MSP was associated with an increased lifetime risk for AUD. Adverse consequences were evident from birth to adulthood. A two-pronged remedial intervention targeted at both the mother (to reduce smoking during pregnancy) and child (to improve academic functioning) may reduce the risk for subsequent AUD.
Journal of studies on alcohol and drugs 03/2011; 72(2):199-209. DOI:10.15288/jsad.2011.72.199 · 2.76 Impact Factor
"The mechanism(s) by which low birth weight or preeclampsia increase risk for schizophrenia is not yet known. However, a current theory regarding preeclampsia hypothesizes that this condition gives rise to abnormal fetal blood flow that results in chronic fetal hypoxia or malnutrition  and both of these conditions are associated with schizophrenia [15, 16, 28–31, 102, 103]. Furthermore, preeclampsia involves a generalized inflammatory response in the mother as a result of the oxidatively stressed or hypoxic placenta , and inflammatory processes are hypothesized to damage the microvasular system of the brain   and increase risk of schizophrenia . "
[Show abstract][Hide abstract] ABSTRACT: Prenatal/obstetric complications are implicated in schizophrenia susceptibility. Some complications may arise from maternal-fetal genotype incompatibility, a term used to describe maternal-fetal genotype combinations that produce an adverse prenatal environment. A review of maternal-fetal genotype incompatibility studies suggests that schizophrenia susceptibility is increased by maternal-fetal genotype combinations at the RHD and HLA-B loci. Maternal-fetal genotype combinations at these loci are hypothesized to have an effect on the maternal immune system during pregnancy which can affect fetal neurodevelopment and increase schizophrenia susceptibility. This article reviews maternal-fetal genotype incompatibility studies and schizophrenia and discusses the hypothesized biological role of these ''incompatibility genes". It concludes that research is needed to further elucidate the role of RHD and HLA-B maternal-fetal genotype incompatibility in schizophrenia and to identify other genes that produce an adverse prenatal environment through a maternal-fetal genotype incompatibility mechanism. Efforts to develop more sophisticated study designs and data analysis techniques for modeling maternal-fetal genotype incompatibility effects are warranted.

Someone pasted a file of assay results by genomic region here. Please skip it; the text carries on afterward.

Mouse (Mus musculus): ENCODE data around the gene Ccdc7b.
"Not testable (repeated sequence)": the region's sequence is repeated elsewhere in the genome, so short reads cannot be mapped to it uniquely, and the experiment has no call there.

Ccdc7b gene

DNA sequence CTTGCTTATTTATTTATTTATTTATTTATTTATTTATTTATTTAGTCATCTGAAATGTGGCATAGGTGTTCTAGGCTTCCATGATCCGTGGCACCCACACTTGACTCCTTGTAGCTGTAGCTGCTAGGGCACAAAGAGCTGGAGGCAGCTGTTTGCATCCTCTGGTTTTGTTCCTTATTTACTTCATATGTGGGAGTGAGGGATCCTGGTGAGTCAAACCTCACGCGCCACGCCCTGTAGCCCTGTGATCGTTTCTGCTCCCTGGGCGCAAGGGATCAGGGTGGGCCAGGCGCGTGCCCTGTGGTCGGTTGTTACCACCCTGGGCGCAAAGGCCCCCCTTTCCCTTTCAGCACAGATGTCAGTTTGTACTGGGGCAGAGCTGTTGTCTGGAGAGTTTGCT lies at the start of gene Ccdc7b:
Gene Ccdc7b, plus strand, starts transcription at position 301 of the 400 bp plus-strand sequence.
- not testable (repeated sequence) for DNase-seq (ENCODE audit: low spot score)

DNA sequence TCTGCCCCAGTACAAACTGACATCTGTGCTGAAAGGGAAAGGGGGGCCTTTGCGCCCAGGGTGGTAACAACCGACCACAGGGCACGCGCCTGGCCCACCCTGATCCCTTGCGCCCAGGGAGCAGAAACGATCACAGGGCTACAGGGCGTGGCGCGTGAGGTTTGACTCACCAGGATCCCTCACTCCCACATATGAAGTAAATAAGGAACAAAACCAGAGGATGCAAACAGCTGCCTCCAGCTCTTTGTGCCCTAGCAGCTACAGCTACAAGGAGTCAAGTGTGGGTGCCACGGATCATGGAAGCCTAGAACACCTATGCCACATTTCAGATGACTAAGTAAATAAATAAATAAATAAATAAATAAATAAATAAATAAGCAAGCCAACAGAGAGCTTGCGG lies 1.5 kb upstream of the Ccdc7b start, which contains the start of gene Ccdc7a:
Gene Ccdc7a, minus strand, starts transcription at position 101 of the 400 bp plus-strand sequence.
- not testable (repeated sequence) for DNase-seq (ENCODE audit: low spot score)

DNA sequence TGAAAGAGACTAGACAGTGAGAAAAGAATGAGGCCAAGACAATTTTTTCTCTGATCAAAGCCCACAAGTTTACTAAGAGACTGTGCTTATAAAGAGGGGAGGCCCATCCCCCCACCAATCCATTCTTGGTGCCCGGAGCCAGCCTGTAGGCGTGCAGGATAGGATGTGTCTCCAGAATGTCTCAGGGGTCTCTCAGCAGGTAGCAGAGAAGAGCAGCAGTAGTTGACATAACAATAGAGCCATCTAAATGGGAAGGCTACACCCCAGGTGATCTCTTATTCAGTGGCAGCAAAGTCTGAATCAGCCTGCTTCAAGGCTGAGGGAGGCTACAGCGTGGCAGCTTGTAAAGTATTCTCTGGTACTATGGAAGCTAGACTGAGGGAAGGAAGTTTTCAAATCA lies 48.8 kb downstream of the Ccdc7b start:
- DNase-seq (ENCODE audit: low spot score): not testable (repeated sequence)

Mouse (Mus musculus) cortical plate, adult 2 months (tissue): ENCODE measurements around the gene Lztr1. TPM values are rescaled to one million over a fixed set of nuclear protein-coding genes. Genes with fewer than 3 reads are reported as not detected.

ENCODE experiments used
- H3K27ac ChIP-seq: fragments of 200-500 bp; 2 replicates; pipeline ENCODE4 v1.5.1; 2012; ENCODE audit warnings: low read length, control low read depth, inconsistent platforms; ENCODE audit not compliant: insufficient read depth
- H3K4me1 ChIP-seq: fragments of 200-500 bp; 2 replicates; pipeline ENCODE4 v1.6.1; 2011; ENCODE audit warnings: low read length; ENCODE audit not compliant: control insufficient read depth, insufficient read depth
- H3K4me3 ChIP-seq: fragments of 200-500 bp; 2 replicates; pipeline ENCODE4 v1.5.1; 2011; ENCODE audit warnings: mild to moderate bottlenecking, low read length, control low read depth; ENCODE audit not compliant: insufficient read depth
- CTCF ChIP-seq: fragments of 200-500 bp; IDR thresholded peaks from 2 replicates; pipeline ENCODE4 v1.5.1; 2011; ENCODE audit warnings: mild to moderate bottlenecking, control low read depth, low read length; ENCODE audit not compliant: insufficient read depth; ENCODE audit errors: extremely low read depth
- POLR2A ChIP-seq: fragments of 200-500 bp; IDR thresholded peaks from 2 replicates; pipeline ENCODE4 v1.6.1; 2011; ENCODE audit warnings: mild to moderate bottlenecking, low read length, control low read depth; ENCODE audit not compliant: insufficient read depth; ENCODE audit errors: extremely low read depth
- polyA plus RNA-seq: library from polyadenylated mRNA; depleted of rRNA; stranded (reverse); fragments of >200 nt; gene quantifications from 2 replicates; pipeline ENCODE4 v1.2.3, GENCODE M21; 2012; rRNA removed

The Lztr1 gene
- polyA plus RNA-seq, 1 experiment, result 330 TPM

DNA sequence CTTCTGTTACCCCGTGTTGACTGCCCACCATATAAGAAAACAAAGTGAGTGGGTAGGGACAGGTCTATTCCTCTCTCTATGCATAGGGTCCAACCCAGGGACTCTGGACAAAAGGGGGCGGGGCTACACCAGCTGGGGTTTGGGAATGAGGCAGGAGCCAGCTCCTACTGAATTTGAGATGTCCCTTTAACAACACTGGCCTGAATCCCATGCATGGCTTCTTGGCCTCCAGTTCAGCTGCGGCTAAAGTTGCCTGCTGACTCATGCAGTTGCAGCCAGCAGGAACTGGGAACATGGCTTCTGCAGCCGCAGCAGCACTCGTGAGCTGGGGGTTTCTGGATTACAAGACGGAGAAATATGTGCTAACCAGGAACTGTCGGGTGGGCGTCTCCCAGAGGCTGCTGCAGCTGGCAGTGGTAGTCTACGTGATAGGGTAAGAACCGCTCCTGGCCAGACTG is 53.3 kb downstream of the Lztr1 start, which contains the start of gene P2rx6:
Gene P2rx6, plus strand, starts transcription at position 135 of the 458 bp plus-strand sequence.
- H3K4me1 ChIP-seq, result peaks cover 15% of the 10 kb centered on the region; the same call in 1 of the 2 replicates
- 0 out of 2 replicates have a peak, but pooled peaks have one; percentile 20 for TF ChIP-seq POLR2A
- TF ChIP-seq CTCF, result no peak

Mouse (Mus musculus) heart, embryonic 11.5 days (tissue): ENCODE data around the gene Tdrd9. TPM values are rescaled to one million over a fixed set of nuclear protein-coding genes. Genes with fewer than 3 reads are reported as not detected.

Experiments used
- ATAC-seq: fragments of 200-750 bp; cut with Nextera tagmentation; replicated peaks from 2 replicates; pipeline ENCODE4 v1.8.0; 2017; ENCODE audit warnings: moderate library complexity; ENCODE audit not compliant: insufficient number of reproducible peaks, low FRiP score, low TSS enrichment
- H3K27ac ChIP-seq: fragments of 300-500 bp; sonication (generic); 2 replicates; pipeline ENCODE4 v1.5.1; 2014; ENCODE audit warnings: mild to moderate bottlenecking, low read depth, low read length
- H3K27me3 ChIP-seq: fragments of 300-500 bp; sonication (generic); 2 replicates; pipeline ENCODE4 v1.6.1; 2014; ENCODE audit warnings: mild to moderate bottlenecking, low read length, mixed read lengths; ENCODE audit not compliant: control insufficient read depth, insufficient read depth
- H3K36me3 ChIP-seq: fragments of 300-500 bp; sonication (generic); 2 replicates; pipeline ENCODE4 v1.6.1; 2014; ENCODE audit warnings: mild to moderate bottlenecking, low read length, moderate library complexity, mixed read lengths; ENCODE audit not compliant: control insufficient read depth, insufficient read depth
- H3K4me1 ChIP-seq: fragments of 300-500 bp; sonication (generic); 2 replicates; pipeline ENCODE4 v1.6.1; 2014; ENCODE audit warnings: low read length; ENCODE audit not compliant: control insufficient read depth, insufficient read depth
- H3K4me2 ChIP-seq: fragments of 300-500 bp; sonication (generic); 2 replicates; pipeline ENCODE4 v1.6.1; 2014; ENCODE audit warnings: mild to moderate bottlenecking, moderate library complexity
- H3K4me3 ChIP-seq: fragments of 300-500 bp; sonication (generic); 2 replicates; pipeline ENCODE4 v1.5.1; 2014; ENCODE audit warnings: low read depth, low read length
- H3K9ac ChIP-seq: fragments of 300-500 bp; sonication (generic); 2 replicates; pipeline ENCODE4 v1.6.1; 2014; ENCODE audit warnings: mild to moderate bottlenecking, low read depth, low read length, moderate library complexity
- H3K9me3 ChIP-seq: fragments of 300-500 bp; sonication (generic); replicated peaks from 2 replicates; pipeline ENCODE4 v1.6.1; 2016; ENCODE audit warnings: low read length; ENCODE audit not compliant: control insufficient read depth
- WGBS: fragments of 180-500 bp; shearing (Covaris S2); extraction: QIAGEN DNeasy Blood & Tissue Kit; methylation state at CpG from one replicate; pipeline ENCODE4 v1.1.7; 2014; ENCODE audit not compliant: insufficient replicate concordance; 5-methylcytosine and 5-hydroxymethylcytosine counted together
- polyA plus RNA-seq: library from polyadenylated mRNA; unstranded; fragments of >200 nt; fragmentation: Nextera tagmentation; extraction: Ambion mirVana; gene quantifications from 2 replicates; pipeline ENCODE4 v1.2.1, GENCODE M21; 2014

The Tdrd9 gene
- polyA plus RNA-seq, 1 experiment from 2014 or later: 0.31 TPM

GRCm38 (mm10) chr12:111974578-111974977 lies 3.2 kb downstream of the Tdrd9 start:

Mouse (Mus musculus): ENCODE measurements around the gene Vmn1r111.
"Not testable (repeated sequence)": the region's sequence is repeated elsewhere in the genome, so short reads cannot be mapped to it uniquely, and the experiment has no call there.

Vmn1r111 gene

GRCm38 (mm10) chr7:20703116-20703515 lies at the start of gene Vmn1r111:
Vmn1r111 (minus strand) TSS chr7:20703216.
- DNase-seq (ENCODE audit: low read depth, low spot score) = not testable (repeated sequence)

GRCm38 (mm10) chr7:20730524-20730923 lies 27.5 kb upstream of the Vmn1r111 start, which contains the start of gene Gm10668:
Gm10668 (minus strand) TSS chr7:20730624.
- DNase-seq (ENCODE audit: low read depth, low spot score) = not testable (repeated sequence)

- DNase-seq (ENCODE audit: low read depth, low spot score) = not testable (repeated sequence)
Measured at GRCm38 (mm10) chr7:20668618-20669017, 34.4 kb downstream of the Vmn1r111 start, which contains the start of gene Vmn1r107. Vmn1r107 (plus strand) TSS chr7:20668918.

BioMed Research International 04/2010; 2010(1110-7243):576318. DOI:10.1155/2010/576318 · 2.71 Impact Factor
Data provided are for informational purposes only. Although carefully collected, accuracy cannot be guaranteed. The impact factor represents a rough estimation of the journal's impact factor and does not reflect the actual current impact factor. Publisher conditions are provided by RoMEO. Differing provisions from the publisher's actual policy or licence agreement may be applicable.